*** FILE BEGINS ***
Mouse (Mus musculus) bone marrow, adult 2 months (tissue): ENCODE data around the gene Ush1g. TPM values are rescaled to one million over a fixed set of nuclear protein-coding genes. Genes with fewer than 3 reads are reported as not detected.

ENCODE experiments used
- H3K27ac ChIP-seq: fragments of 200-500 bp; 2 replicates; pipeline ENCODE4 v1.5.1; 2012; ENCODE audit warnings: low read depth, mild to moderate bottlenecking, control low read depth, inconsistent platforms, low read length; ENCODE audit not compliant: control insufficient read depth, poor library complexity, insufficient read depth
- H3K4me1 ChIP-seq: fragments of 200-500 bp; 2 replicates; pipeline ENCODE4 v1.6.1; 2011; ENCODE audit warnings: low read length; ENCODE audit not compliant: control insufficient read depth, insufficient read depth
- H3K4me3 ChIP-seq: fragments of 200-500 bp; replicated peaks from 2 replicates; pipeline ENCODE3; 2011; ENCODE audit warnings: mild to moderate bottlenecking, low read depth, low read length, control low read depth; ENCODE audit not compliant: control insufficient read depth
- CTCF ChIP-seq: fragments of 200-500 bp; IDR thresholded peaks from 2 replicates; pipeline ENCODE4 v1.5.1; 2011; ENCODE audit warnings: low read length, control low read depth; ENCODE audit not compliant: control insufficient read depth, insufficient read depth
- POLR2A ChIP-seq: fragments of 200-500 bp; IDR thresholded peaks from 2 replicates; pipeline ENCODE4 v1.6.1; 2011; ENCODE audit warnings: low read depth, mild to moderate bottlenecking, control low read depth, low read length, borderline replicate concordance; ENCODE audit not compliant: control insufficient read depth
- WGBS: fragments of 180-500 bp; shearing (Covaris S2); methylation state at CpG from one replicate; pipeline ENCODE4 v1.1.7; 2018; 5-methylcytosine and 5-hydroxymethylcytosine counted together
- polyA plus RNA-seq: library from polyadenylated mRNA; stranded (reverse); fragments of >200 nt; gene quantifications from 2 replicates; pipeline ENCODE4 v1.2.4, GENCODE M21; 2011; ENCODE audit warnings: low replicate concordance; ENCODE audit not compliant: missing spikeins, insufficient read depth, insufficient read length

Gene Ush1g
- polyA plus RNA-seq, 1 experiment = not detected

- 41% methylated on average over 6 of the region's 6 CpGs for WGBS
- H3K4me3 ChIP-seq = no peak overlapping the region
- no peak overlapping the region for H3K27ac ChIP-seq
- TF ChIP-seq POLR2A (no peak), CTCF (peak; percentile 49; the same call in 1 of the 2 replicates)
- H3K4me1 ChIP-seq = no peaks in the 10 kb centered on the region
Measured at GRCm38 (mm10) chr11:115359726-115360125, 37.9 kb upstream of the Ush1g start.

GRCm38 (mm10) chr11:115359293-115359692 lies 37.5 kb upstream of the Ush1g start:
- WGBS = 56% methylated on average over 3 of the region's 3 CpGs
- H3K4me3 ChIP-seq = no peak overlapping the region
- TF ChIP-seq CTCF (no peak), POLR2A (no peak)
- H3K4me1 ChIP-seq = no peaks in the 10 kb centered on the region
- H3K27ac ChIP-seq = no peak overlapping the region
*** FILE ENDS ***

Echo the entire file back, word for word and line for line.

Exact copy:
Mouse (Mus musculus) bone marrow, adult 2 months (tissue): ENCODE data around the gene Ush1g. TPM values are rescaled to one million over a fixed set of nuclear protein-coding genes. Genes with fewer than 3 reads are reported as not detected.

ENCODE experiments used
- H3K27ac ChIP-seq: fragments of 200-500 bp; 2 replicates; pipeline ENCODE4 v1.5.1; 2012; ENCODE audit warnings: low read depth, mild to moderate bottlenecking, control low read depth, inconsistent platforms, low read length; ENCODE audit not compliant: control insufficient read depth, poor library complexity, insufficient read depth
- H3K4me1 ChIP-seq: fragments of 200-500 bp; 2 replicates; pipeline ENCODE4 v1.6.1; 2011; ENCODE audit warnings: low read length; ENCODE audit not compliant: control insufficient read depth, insufficient read depth
- H3K4me3 ChIP-seq: fragments of 200-500 bp; replicated peaks from 2 replicates; pipeline ENCODE3; 2011; ENCODE audit warnings: mild to moderate bottlenecking, low read depth, low read length, control low read depth; ENCODE audit not compliant: control insufficient read depth
- CTCF ChIP-seq: fragments of 200-500 bp; IDR thresholded peaks from 2 replicates; pipeline ENCODE4 v1.5.1; 2011; ENCODE audit warnings: low read length, control low read depth; ENCODE audit not compliant: control insufficient read depth, insufficient read depth
- POLR2A ChIP-seq: fragments of 200-500 bp; IDR thresholded peaks from 2 replicates; pipeline ENCODE4 v1.6.1; 2011; ENCODE audit warnings: low read depth, mild to moderate bottlenecking, control low read depth, low read length, borderline replicate concordance; ENCODE audit not compliant: control insufficient read depth
- WGBS: fragments of 180-500 bp; shearing (Covaris S2); methylation state at CpG from one replicate; pipeline ENCODE4 v1.1.7; 2018; 5-methylcytosine and 5-hydroxymethylcytosine counted together
- polyA plus RNA-seq: library from polyadenylated mRNA; stranded (reverse); fragments of >200 nt; gene quantifications from 2 replicates; pipeline ENCODE4 v1.2.4, GENCODE M21; 2011; ENCODE audit warnings: low replicate concordance; ENCODE audit not compliant: missing spikeins, insufficient read depth, insufficient read length

Gene Ush1g
- polyA plus RNA-seq, 1 experiment = not detected

- 41% methylated on average over 6 of the region's 6 CpGs for WGBS
- H3K4me3 ChIP-seq = no peak overlapping the region
- no peak overlapping the region for H3K27ac ChIP-seq
- TF ChIP-seq POLR2A (no peak), CTCF (peak; percentile 49; the same call in 1 of the 2 replicates)
- H3K4me1 ChIP-seq = no peaks in the 10 kb centered on the region
Measured at GRCm38 (mm10) chr11:115359726-115360125, 37.9 kb upstream of the Ush1g start.

GRCm38 (mm10) chr11:115359293-115359692 lies 37.5 kb upstream of the Ush1g start:
- WGBS = 56% methylated on average over 3 of the region's 3 CpGs
- H3K4me3 ChIP-seq = no peak overlapping the region
- TF ChIP-seq CTCF (no peak), POLR2A (no peak)
- H3K4me1 ChIP-seq = no peaks in the 10 kb centered on the region
- H3K27ac ChIP-seq = no peak overlapping the region